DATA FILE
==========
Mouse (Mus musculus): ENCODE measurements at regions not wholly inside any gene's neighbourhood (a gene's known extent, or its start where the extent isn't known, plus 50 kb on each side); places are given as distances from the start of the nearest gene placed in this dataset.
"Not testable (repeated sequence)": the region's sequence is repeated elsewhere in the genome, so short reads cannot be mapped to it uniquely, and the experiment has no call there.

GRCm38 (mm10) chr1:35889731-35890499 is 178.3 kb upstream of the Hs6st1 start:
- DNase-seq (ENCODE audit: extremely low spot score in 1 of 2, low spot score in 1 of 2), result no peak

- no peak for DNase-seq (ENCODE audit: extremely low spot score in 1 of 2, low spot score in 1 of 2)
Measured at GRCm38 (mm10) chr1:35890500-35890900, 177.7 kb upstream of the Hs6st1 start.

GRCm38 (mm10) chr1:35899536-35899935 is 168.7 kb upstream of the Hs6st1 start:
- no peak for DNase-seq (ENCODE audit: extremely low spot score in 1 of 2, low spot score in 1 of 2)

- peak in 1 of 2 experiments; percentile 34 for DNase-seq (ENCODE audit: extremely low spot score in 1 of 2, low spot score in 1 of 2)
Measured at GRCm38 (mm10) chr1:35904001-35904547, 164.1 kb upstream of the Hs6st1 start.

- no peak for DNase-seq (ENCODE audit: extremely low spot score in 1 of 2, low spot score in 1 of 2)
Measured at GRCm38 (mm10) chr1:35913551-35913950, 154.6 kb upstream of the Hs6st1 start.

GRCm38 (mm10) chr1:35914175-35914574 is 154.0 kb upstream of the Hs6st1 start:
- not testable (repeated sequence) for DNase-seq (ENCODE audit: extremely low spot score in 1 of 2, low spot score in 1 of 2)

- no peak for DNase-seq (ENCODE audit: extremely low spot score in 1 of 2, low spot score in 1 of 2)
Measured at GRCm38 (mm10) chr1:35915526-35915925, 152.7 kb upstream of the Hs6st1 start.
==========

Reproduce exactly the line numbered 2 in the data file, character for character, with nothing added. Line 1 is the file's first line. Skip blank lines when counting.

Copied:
"Not testable (repeated sequence)": the region's sequence is repeated elsewhere in the genome, so short reads cannot be mapped to it uniquely, and the experiment has no call there.